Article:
Trustees approve 3.5 percent increase in fees (Released: 11/10/95)
by Thomas Becher, Office of University Communications.
STORRS, Conn. -- The University of Connecticut Board of Trustees today(Nov. 10) unanimously approved a 3.5 percent increase effective next fall i variety of fees, including room and board.
Combined with a 3.5 percent increase in tuition approved in July, the cost of attending the University for in-state undergraduates will exceed $10,000 for the first time.
A public hearing on the proposal drew only 13 students last month. But today students crammed the meeting room to oppose the fee increases, which University officials said are necessary to maintain current services as state funding for the University diminishes.
"Nobody in this institution likes raising fees on students," Provost Mark Emmert told a trustee committee before the full board's vote. "But we're dealing with the same General Fund amount as in 1989. We must either provide fewer services or raise more money."
With the vote, the general university fee for undergraduates will increase 3.4 percent in 1996-97 to $856 from $828. Room fees will increase 3.5 percent to $2,694 from $2,604, while board fees will increase 3.5 percent to $2,608 from $2,520.
Combined with the tuition increase, in-state undergraduates will pay $10,276 a year, up from $9,934 this year. Out-of-state undergraduates will pay $18,546, up from $17,924.
Graduate students, meanwhile, will see their general university fee increase 3.4 percent to $634 from $612. The room fee will go up 3.5 percent to $2,990 from $2,888, while board costs will increase 3.5 percent to $2,608 from $2,520.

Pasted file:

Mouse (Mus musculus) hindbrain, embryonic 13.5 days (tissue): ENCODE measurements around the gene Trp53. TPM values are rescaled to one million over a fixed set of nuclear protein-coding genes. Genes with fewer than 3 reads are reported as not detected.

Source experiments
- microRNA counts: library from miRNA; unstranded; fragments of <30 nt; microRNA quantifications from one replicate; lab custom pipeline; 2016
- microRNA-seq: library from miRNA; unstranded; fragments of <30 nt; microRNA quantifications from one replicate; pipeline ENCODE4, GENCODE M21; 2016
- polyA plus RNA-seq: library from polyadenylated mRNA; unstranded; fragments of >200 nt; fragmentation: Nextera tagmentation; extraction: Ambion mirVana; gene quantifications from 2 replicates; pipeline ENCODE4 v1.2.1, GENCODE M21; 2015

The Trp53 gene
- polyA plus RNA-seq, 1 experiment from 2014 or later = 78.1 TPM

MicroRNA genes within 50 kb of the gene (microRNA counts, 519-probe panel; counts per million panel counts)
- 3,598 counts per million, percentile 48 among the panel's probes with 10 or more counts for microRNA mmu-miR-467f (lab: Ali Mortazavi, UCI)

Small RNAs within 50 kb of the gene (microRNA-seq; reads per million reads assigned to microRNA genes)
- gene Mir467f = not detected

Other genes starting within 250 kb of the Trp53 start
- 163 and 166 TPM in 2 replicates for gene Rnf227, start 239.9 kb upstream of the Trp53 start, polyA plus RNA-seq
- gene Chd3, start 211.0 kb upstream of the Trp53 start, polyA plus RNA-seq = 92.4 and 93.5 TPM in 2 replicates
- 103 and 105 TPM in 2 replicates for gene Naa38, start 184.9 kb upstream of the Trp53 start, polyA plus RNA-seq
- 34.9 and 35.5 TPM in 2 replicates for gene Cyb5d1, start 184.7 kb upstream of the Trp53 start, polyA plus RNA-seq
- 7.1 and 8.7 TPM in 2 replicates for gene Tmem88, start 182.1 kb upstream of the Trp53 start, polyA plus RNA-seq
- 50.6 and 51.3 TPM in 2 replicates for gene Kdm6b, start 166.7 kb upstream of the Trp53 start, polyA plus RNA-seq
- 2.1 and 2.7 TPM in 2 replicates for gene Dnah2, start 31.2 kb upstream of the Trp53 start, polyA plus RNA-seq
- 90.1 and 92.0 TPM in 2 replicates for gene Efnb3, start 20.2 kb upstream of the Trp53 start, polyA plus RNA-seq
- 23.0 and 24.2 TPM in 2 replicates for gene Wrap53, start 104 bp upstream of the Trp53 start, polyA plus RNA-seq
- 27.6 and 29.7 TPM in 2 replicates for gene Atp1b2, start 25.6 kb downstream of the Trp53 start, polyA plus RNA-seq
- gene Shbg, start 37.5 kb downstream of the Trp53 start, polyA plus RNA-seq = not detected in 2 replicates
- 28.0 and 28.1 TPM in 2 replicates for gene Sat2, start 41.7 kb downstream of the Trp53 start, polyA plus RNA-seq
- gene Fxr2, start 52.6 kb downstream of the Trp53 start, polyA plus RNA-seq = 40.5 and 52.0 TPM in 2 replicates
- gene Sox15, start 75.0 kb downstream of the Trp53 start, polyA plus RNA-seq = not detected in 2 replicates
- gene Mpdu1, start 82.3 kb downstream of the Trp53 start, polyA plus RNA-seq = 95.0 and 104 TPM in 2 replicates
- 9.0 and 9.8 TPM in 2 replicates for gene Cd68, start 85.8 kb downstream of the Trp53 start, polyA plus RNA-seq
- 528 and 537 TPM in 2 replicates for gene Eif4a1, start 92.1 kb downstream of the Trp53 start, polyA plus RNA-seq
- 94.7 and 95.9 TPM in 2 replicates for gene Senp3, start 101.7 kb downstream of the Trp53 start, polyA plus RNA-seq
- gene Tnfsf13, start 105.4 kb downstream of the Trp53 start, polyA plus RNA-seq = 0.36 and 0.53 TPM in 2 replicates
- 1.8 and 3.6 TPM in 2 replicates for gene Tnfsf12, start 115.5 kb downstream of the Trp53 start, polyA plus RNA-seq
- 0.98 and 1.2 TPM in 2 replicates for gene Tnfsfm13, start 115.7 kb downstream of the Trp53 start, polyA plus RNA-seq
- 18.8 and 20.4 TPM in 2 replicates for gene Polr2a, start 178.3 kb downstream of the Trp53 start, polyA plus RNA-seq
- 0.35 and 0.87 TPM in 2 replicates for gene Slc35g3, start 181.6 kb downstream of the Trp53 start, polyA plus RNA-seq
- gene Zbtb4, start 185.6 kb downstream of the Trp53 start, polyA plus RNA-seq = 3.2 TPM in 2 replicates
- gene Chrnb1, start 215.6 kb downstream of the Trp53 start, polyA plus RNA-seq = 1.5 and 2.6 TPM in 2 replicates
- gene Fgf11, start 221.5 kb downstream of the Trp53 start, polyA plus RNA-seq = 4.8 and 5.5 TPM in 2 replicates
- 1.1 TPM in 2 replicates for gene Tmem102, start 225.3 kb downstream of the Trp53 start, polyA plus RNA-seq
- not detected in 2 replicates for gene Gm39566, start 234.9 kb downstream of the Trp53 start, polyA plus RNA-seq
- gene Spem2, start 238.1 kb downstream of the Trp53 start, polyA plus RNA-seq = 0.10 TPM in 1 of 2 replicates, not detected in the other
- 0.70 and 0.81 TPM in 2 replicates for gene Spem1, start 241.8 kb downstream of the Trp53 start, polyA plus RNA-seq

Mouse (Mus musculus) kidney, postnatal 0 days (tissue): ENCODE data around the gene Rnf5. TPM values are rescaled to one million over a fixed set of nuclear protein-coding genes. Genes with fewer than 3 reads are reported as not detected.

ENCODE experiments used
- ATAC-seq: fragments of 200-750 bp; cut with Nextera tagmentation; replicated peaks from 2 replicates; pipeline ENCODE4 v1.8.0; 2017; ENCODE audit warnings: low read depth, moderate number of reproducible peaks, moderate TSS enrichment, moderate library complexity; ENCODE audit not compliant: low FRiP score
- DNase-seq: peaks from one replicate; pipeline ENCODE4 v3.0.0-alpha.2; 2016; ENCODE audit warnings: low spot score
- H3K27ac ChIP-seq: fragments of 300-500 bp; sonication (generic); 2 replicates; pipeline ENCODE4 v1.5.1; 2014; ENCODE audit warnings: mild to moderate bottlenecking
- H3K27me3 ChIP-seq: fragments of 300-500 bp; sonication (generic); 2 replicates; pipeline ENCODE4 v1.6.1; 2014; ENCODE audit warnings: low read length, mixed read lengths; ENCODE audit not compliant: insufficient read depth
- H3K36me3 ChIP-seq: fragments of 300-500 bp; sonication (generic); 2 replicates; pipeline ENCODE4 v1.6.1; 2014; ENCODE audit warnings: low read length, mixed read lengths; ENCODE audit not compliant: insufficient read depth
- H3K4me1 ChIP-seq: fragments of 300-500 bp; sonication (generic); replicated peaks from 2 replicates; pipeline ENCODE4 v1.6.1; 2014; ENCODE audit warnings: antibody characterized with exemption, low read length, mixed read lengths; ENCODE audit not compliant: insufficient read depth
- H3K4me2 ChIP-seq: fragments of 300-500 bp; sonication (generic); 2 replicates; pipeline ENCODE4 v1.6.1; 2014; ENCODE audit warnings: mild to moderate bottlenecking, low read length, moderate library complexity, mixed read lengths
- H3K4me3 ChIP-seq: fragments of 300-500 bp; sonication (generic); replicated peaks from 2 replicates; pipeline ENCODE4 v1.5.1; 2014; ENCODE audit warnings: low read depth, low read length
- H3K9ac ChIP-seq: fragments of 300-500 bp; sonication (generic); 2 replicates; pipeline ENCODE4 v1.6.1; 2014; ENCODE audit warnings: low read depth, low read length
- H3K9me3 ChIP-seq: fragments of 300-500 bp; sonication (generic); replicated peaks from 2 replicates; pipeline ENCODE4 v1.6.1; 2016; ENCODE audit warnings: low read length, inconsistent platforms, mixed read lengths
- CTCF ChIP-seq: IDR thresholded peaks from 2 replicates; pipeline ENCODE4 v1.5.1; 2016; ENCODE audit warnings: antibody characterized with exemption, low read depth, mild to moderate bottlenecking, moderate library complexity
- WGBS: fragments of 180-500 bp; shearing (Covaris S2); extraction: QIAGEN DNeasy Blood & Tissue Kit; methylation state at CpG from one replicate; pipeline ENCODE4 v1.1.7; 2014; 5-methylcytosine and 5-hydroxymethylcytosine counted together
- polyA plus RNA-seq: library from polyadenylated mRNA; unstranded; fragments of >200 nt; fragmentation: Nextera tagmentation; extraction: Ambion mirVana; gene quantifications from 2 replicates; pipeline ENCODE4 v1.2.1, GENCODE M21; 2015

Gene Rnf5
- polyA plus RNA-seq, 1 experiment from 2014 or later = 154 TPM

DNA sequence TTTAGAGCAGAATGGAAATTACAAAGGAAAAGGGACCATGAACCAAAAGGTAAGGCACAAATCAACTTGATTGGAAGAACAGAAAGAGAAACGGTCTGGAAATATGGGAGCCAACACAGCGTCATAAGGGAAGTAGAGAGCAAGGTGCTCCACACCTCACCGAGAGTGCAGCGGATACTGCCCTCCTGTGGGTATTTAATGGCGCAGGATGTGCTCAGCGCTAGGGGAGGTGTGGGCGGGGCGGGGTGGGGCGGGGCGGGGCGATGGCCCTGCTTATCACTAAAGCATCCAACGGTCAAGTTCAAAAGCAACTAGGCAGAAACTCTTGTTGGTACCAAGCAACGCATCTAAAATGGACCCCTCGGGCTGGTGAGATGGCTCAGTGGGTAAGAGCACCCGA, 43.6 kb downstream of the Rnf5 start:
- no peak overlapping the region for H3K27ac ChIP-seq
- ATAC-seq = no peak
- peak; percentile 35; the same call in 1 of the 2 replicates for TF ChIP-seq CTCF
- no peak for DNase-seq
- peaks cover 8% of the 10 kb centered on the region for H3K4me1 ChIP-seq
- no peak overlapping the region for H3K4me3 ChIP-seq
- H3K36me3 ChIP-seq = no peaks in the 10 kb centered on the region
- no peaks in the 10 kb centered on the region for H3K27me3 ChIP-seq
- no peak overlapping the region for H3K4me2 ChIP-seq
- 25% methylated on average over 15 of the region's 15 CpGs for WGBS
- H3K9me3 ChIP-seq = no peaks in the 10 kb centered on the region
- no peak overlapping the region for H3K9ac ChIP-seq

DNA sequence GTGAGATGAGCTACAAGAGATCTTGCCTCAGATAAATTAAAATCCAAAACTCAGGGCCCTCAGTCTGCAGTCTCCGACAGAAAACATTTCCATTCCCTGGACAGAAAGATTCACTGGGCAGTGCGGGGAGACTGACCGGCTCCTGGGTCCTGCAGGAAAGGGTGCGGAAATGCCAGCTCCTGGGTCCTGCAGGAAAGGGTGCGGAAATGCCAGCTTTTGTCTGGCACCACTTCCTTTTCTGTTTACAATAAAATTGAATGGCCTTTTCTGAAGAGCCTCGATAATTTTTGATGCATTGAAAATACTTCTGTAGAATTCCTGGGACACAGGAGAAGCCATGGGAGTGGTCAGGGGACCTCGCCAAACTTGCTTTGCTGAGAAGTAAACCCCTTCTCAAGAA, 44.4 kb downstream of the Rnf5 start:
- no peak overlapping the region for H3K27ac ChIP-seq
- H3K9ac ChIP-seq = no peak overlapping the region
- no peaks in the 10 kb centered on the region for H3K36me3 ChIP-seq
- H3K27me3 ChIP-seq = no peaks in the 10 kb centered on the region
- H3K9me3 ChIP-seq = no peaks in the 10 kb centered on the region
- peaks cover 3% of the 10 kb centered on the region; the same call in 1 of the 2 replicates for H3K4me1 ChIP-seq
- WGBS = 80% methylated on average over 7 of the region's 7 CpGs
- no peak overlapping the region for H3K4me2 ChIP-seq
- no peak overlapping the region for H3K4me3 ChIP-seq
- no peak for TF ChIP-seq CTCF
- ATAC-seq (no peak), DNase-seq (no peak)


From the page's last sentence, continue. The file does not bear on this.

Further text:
Combined with the tuition increase, in-state graduate students will pay $11,308 a year, up from $10,924, while out-of-state graduate students will pay $19,250, up from $18,598.
Other fee increases will affect the off-campus and executive master's of business administration programs, the Study Abroad Program, the Ratcliffe Hicks School of Agriculture, continuing education, the Graduate School, Law School, Stamford campus and summer German program.
Students made their opposition clear during the meeting.
"This 3.5 percent increase in fees is a big deal to students," said student government representative Scott Gyllensten. "It's equal to books for one semester or a phone bill for an entire year."
While the two student-elected trustees on the board agreed, they pointed out that students don't realize the financial constraints faced by the University.
"The money has got to come from somewhere," said student trustee Barnaby Horton. "Costs have gone up and we need to provide those services."
"The administration has been very sensitive to student concerns," added Lewis B. Rome, chair of the board.